Trade War: 2018 Was A Bad Year For The Indian Rupee, 2019 May Be Even Worse

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2018 Was A Bad Year For The Indian Rupee, 2019 May Be Even Worse
2018 Was A Bad Year For The Indian Rupee, 2019 May Be Even Worse

The Indian currency weakened to Rs 73.61 against the US dollar, on October 30. Throughout this month, the Indian currency averaged around Rs 73.62 against US dollar. There is growing fear in the market that it might even cross the Rs 75 mark given the recent trends.

Such performance of the Indian currency has increased several macroeconomic issues thereby affecting the economic growth, increase in education expenses for the Indian students studying abroad and hampering the market ecosystem. Moreover, the rise in dollar rate has further increased India’s import bill for crude oil.

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If this continues in the coming months, then there is a high probability of creating inflationary pressure in the economy. The production cost will increase due to the increased cost of raw materials imported from outside and at the same time. In turn, the consumers will have to bear the burden of this rise. This is the current scenario but what about the future? What will be the dollar price in June 2019 after the Lok Sabha Elections? Let us critically examine this scenario.

Trade War

There is a huge trade tariff war happening between USA and China wherein China is continuously devaluing its currency against the dollar. Market experts believe that this face-off between two big trading nations could negatively impact Asia’s economy, including India. Country’s current account deficit(CAD) is dependent on capital inflows. India is already struggling with its CAD.

Crude Oil

India is the second largest crude oil importing country in the world. The depreciating INR puts the country in a vulnerable position.  While the Centre has stressed that the country will 30% electric vehicles by 2030 and thereby reduce country’s imports bills on crude oil, there several associated challenges with this plan. Costly raw material, need for infrastructure overhaul, bringing together all the stakeholders, among many others.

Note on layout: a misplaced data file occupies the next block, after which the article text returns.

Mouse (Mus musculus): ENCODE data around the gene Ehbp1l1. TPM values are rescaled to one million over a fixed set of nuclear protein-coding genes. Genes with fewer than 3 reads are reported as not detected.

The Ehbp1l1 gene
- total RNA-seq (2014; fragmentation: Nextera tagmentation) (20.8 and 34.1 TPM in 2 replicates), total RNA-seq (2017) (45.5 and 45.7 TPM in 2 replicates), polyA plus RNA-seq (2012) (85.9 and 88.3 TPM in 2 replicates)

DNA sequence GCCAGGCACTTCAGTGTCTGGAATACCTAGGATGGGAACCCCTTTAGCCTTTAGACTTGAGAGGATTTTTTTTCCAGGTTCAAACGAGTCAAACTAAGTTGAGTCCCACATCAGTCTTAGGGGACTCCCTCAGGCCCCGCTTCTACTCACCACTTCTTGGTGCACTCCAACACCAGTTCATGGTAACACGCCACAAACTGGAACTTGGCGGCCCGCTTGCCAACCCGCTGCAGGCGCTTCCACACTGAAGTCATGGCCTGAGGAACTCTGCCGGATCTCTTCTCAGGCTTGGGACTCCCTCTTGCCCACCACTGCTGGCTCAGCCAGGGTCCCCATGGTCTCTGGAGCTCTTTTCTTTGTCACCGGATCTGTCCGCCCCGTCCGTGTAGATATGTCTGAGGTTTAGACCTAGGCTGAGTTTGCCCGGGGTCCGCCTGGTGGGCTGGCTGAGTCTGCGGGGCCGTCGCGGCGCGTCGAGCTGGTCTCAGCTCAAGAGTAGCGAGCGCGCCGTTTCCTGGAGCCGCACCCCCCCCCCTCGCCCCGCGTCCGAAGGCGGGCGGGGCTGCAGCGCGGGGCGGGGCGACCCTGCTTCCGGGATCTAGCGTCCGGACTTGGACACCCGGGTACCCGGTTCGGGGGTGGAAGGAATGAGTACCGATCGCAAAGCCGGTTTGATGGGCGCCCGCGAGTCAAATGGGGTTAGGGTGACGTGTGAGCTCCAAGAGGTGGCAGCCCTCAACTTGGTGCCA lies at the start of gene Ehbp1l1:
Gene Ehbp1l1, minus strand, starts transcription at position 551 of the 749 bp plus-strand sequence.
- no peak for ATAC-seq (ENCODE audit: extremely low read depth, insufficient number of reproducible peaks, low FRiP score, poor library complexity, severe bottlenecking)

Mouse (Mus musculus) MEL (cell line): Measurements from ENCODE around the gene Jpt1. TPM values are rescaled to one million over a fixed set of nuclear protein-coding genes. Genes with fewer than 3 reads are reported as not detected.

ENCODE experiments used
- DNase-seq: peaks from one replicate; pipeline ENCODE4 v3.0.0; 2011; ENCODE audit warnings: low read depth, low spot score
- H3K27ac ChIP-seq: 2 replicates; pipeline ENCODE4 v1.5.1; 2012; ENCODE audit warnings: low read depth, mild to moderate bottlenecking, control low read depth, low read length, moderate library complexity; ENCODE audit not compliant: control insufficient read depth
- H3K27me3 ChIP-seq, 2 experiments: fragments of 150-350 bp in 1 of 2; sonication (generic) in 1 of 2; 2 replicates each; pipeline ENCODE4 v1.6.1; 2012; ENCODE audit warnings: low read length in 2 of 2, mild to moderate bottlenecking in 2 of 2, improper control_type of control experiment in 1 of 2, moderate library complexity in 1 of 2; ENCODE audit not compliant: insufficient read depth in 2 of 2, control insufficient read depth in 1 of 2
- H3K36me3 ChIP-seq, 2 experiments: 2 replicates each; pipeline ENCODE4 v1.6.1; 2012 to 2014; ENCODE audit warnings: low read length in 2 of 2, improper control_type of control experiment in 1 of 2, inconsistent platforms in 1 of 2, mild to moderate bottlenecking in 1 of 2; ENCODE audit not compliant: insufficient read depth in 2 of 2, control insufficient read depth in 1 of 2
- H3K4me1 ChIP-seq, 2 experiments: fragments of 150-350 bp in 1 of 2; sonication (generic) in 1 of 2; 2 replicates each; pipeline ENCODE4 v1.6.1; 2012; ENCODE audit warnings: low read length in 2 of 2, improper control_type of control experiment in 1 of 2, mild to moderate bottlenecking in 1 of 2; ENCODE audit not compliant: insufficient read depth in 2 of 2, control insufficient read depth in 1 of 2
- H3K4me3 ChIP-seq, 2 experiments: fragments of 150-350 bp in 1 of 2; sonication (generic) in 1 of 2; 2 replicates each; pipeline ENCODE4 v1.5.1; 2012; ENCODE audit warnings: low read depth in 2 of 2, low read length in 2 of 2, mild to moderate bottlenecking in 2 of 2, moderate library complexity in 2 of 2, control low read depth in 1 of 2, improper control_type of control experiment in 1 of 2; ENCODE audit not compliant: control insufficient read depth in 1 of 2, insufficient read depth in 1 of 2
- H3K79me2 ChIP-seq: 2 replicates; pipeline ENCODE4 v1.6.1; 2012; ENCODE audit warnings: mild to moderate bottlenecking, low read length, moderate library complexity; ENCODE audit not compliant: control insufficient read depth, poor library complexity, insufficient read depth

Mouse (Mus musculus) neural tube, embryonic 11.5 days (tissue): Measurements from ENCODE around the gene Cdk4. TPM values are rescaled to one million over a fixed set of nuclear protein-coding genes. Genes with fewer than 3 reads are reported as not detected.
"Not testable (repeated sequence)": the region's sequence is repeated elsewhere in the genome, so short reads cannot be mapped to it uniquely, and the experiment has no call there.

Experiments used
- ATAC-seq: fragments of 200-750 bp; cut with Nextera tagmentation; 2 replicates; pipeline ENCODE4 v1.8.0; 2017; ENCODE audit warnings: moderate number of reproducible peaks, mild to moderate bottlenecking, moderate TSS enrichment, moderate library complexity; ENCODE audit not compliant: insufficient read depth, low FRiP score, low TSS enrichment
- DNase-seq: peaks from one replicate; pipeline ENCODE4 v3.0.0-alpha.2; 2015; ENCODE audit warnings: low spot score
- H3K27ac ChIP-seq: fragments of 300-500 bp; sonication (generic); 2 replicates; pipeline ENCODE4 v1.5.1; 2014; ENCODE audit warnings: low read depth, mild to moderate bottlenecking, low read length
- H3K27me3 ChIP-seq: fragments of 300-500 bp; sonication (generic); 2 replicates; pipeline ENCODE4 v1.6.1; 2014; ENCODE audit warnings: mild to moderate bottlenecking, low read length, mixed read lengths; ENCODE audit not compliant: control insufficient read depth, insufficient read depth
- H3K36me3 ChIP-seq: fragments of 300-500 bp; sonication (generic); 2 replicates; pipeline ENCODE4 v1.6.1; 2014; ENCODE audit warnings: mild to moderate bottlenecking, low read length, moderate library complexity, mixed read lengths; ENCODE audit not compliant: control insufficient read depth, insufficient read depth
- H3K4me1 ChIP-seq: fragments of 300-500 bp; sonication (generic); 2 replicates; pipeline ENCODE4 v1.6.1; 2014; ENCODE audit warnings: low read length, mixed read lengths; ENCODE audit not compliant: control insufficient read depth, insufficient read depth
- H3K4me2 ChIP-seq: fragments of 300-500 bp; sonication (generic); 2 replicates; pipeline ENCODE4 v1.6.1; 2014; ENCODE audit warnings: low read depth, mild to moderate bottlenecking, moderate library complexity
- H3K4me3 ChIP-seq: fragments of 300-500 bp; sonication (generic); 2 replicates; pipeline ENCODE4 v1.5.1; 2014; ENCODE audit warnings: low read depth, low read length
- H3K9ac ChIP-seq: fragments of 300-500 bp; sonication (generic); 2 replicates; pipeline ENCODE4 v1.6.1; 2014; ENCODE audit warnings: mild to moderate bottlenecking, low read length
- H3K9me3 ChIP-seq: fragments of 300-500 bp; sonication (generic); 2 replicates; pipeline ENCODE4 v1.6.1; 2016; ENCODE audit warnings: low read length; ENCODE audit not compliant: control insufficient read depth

Current Account Deficit

The current account deficit of the country has increased to around USD 35 billion. This is going to increase further with the rising prices of crude oil. But how does the current account deficit affects the economy? The increase in the current account deficit leads to more demand of dollars to pay for the imports and finance the growing deficit. As a result of this demand, the dollar is appreciating and the INR is depreciating. With such a huge deficit, India is unlikely to tackle it and this deficit will keep on increasing.

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Lok Sabha Elections

Finally, conducting upcoming assembly elections in five states, followed by the 2019 Lok Sabha elections will incur a substantial cost. While the PM has claimed to bring back the black money, it remains to be seen how much that promise is realised. Also, the statistics argue that that on six occasions since 1989 the rupee crashed before elections.

Based on the above discussions, it can be said that the depreciation of INR against the dollar will continue even after the election and may even inch closer to the Rs 80 mark.

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